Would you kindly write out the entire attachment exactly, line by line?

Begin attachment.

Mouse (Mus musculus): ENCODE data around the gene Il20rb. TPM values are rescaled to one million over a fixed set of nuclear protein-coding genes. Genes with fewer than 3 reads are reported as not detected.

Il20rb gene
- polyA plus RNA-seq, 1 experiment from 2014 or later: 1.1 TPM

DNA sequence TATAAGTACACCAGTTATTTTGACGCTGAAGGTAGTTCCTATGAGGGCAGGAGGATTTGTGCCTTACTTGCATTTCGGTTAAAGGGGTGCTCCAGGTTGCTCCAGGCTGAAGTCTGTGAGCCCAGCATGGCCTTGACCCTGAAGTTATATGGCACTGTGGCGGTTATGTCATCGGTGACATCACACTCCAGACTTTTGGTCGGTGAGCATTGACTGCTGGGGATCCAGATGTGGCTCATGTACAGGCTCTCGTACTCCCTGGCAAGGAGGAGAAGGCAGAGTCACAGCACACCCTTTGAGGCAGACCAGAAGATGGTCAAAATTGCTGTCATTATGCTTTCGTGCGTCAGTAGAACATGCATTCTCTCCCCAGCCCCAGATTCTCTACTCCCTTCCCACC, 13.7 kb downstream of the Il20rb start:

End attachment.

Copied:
Mouse (Mus musculus): ENCODE data around the gene Il20rb. TPM values are rescaled to one million over a fixed set of nuclear protein-coding genes. Genes with fewer than 3 reads are reported as not detected.

Il20rb gene
- polyA plus RNA-seq, 1 experiment from 2014 or later: 1.1 TPM

DNA sequence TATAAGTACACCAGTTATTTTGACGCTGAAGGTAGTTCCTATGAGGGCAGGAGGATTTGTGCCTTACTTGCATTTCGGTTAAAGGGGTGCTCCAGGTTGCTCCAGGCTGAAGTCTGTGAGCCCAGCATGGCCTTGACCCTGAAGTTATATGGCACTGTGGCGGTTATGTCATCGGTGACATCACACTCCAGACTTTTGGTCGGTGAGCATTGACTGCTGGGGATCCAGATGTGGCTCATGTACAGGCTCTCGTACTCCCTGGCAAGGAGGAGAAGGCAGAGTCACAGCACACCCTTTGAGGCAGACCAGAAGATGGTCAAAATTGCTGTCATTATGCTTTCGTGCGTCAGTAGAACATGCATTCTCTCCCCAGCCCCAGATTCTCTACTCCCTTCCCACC, 13.7 kb downstream of the Il20rb start: